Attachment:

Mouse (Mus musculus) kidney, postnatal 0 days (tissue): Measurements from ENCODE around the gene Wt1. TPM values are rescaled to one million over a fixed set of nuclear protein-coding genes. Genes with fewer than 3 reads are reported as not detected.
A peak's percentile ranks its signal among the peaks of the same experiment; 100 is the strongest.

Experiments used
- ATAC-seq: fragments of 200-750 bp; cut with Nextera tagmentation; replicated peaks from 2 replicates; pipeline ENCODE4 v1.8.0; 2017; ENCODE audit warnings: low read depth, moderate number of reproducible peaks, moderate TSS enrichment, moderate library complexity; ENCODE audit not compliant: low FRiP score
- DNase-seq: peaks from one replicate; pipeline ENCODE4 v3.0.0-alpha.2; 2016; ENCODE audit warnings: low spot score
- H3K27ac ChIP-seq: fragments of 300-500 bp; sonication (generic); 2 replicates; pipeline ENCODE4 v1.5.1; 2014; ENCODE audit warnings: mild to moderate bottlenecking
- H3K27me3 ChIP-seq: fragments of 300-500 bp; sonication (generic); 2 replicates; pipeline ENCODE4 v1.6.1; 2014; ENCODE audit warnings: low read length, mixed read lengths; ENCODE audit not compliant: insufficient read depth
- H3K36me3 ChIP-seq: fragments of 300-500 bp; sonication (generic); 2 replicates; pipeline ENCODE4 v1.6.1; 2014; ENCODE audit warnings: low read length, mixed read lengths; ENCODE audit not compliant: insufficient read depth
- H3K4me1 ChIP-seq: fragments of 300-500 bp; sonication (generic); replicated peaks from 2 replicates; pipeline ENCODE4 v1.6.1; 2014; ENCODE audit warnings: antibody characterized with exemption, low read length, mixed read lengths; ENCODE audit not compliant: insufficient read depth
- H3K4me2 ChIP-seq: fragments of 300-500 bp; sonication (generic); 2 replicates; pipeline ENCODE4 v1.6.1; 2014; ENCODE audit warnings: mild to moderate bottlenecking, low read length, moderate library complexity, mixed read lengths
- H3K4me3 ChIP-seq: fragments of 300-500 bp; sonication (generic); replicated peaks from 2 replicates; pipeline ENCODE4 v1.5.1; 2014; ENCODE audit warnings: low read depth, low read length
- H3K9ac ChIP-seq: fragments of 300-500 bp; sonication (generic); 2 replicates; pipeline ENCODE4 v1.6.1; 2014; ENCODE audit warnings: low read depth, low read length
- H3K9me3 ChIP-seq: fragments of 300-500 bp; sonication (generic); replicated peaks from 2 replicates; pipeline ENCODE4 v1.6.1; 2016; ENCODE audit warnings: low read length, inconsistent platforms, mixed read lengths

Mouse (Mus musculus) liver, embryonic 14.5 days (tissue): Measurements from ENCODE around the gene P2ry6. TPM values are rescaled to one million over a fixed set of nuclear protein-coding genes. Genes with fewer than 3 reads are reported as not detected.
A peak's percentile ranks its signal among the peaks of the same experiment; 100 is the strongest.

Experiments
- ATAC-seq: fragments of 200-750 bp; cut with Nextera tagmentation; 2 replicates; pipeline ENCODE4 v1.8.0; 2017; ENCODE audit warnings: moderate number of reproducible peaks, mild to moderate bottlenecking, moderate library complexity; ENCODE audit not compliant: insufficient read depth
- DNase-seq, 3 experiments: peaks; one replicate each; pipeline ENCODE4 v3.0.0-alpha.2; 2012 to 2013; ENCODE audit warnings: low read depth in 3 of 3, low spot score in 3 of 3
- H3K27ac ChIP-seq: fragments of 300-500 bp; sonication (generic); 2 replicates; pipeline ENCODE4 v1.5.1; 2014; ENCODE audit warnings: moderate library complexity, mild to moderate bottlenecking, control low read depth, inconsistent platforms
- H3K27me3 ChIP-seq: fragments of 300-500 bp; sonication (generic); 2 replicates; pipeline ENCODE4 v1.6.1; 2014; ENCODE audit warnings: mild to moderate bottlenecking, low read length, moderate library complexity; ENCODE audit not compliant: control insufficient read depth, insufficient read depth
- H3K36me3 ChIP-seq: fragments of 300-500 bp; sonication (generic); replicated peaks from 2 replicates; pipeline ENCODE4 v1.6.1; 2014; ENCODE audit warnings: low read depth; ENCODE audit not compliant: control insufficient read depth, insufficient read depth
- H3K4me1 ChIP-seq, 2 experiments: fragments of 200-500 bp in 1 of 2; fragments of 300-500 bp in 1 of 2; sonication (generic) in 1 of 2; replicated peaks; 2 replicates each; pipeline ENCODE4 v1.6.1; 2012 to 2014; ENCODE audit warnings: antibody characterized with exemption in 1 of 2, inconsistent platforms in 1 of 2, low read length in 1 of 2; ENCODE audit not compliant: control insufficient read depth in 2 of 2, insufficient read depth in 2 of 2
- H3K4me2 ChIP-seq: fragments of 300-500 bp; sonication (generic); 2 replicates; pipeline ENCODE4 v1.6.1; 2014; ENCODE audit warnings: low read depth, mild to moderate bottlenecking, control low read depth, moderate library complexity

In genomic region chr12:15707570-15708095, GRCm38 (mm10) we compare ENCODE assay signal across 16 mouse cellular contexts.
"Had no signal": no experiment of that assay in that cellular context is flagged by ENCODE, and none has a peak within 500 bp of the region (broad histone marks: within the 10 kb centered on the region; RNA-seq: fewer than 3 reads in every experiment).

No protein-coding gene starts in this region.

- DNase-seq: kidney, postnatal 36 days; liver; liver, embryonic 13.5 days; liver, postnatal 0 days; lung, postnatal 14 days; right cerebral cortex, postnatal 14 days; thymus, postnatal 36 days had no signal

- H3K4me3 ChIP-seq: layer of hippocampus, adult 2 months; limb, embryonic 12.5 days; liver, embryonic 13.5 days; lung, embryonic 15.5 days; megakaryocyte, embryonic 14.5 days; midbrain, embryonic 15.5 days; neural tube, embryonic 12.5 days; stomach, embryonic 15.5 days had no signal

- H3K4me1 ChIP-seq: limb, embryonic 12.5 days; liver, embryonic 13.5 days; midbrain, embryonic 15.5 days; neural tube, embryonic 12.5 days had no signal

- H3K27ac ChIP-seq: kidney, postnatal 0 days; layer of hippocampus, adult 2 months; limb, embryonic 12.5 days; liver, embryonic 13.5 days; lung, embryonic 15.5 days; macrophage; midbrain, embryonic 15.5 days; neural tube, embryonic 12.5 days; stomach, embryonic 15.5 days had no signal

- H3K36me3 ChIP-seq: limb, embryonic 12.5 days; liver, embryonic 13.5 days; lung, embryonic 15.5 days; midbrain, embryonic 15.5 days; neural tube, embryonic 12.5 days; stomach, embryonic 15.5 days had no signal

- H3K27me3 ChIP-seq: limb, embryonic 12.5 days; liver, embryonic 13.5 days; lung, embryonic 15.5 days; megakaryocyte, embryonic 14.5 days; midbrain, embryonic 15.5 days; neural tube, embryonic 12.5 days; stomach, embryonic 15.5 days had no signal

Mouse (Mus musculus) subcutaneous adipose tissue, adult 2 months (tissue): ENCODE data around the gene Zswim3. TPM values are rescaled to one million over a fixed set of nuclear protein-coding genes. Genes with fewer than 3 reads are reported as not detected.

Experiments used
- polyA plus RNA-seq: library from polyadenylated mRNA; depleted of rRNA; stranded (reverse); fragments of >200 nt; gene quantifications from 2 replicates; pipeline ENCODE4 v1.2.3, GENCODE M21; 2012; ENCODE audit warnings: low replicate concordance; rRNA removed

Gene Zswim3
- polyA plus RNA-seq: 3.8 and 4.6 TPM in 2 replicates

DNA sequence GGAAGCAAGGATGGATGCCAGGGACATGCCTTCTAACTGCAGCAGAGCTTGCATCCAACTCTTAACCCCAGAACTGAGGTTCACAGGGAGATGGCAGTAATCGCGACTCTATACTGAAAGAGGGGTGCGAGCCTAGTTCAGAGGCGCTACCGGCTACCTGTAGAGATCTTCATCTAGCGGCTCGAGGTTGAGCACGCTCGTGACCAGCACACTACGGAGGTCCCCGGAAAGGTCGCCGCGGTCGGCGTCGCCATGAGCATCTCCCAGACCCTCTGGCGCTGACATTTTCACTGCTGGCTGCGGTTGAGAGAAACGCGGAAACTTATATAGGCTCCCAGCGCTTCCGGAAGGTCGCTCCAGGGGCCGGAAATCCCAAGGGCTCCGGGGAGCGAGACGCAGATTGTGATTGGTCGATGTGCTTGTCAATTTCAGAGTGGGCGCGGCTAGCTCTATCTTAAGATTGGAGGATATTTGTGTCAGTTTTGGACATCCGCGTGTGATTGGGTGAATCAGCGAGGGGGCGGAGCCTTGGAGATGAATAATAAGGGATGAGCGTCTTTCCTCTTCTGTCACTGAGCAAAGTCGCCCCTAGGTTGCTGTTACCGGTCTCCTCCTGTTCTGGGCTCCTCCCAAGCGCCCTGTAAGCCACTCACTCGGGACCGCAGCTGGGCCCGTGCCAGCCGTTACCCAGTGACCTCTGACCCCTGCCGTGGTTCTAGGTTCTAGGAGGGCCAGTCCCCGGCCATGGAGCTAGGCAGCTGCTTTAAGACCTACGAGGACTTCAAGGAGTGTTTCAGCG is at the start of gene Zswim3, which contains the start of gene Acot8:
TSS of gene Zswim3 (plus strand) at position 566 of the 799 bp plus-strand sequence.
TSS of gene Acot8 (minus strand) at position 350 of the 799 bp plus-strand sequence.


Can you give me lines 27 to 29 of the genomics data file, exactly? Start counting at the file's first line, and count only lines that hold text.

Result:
- DNase-seq: kidney, postnatal 36 days; liver; liver, embryonic 13.5 days; liver, postnatal 0 days; lung, postnatal 14 days; right cerebral cortex, postnatal 14 days; thymus, postnatal 36 days had no signal

- H3K4me3 ChIP-seq: layer of hippocampus, adult 2 months; limb, embryonic 12.5 days; liver, embryonic 13.5 days; lung, embryonic 15.5 days; megakaryocyte, embryonic 14.5 days; midbrain, embryonic 15.5 days; neural tube, embryonic 12.5 days; stomach, embryonic 15.5 days had no signal

- H3K4me1 ChIP-seq: limb, embryonic 12.5 days; liver, embryonic 13.5 days; midbrain, embryonic 15.5 days; neural tube, embryonic 12.5 days had no signal